How digital activism is putting the global spotlight on Palestine

A protester lifts a Palestine scarf with the Palestinian flag during a demonstration held in front of Tunisia's parliament's building in the city of Bardo Tunis, Tunisia, on 18 May.[Getty]
5 min read
27 May, 2021
In-depth: Online activism and citizen journalism are amplifying the Palestinian cause, despite censorship from tech companies.

The recent escalation of violence in Israel-Palestine has led to a noticeable increase in organised online campaigns by Arab and Palestinian social media activists.

Using the hashtags #SaveSheikhJarrah and #GazaUnderAttack in both English and Arabic, activists have disseminated multimedia accounts of the latest Israeli attacks, Palestinian victims, and the destruction left behind.

These hashtags have been used over seven million times in the past month, with cyberactivism and real-time reporting putting a spotlight on the struggle for Palestinian rights.

"This time we are stronger and more united," Gaza-based social media influencer and writer Omar Ghraieb told The New Arab.

"Online activism has caught the attention of both celebrities and people in power"

"We are all swimming in the same flow and amplifying each other… The impact of social media is powerful. [It] has helped us reach the world faster and in a wider sense."

Online activism has also caught the attention of both celebrities and people in power, Ghraieb says.

One example, he notes, was the global outcry over Israel's destruction of the Al-Jalaa Tower housing the AP and Al Jazeera's offices in Gaza, which was bombed on live TV.

He also points to the increasing activism of influential celebrities such as Palestinian-American supermodel Bella Hadid, Viola Davis, Mark Ruffalo, Dua Lipa and Natalie Portman, among many others.

Nearly 200,000 protesters marched through central London in support of Palestine on 22 May. [Getty]
Nearly 200,000 protesters marched through central London in support of Palestine on 22 May. [Getty]

During the recent fighting, Israeli airstrikes on the Gaza Strip killed at least 254 Palestinians, including 66 children. An estimated 58,000 Palestinians were displaced, with 2,000 housing units destroyed. In Israel, 12 civilians, including two children, were killed by Hamas rockets.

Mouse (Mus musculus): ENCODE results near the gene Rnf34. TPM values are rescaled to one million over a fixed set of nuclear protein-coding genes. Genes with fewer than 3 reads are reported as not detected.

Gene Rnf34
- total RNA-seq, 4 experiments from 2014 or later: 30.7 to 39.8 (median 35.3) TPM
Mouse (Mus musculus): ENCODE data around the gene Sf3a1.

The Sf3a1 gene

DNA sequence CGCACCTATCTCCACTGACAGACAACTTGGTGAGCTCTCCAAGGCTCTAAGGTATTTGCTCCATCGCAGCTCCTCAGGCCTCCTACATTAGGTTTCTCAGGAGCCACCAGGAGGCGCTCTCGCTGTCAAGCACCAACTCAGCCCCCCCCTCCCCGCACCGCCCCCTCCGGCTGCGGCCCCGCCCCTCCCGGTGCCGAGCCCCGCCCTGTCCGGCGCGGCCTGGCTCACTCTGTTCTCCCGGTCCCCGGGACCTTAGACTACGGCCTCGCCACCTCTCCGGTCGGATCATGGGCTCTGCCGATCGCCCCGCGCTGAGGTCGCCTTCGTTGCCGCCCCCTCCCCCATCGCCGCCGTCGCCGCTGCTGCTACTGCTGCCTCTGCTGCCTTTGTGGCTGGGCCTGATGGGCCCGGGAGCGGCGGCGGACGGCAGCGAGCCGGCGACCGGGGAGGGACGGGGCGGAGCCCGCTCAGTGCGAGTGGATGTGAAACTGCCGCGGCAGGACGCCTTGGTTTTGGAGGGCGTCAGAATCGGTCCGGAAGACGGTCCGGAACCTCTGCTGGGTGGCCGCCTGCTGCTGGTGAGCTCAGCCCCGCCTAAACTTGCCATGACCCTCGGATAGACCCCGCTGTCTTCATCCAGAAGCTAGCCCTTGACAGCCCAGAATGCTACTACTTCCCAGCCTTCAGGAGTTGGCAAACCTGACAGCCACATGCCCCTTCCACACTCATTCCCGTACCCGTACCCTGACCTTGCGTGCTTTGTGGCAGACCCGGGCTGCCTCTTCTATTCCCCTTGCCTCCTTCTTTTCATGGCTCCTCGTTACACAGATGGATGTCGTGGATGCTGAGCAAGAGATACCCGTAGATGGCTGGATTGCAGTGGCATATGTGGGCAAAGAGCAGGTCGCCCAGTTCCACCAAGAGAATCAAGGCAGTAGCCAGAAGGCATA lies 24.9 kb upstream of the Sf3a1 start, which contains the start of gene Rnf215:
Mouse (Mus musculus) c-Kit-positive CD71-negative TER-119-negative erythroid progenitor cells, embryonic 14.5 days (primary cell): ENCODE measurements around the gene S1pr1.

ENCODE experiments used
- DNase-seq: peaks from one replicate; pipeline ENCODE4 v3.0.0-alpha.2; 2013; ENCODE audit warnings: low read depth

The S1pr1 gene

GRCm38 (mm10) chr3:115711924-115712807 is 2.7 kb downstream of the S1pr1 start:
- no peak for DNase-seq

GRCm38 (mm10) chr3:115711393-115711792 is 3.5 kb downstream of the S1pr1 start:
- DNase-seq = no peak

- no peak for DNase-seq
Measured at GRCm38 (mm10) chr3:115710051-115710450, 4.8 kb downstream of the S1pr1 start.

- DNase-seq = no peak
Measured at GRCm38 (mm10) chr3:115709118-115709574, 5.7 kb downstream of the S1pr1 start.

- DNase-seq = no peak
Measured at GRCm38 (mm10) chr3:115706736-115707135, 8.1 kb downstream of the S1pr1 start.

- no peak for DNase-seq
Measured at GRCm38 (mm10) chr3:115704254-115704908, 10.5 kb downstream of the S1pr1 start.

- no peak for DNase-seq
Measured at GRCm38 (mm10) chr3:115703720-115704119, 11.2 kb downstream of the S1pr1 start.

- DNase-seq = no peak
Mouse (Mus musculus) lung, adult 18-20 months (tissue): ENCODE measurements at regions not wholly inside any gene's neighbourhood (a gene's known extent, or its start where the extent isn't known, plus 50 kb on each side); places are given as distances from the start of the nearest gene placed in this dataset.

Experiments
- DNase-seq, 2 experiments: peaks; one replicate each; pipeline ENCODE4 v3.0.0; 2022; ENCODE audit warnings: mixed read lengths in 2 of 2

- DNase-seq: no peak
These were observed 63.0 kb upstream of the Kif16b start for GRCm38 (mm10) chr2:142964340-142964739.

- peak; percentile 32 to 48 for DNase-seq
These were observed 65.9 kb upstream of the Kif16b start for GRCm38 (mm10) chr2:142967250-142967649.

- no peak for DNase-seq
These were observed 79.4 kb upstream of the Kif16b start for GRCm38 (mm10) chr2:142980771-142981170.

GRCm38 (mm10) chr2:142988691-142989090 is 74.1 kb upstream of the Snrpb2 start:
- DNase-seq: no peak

Tensions had escalated in the weeks before following Israeli efforts to forcibly expel Palestinians from their homes in the East Jerusalem neighbourhood of Sheikh Jarrah and attacks on worshippers at the Al-Aqsa Mosque.

To Ghraieb, the online coverage of Sheikh Jarrah captured international attention. "We were the top headlines of all international media and the most trending hashtags for a full 10 days. That says a lot, no?"

Citizen journalism

Filmmaker and social media influencer Ala Hamdan and her friend Muna Hawwa started a series of live sessions from Palestine on Instagram when Israeli forces attacked the Al-Aqsa Mosque.

"First, the views were 1,000, and then 2,000 views, and then we ended up reaching 120k views," she said.

"Public figures from around the world joined from Turkey, UK, US, Canada, The Middle East, The Gulf, and North Africa. This created a huge base of young, hyper-creative audiences that found themselves part of this important cause."

According to her, live, on the ground accounts in Palestine "were the main reason the live sessions reached millions."

"The impact of social media is powerful. It has helped us reach the world faster and in a wider sense"

Social media censorship

However, many social media users have reported that their posts are being censored.

For example, Twitter temporarily restricted the account of Palestinian-American writer Mariam Barghouti, who had been posting photos and videos of the violence in Jerusalem.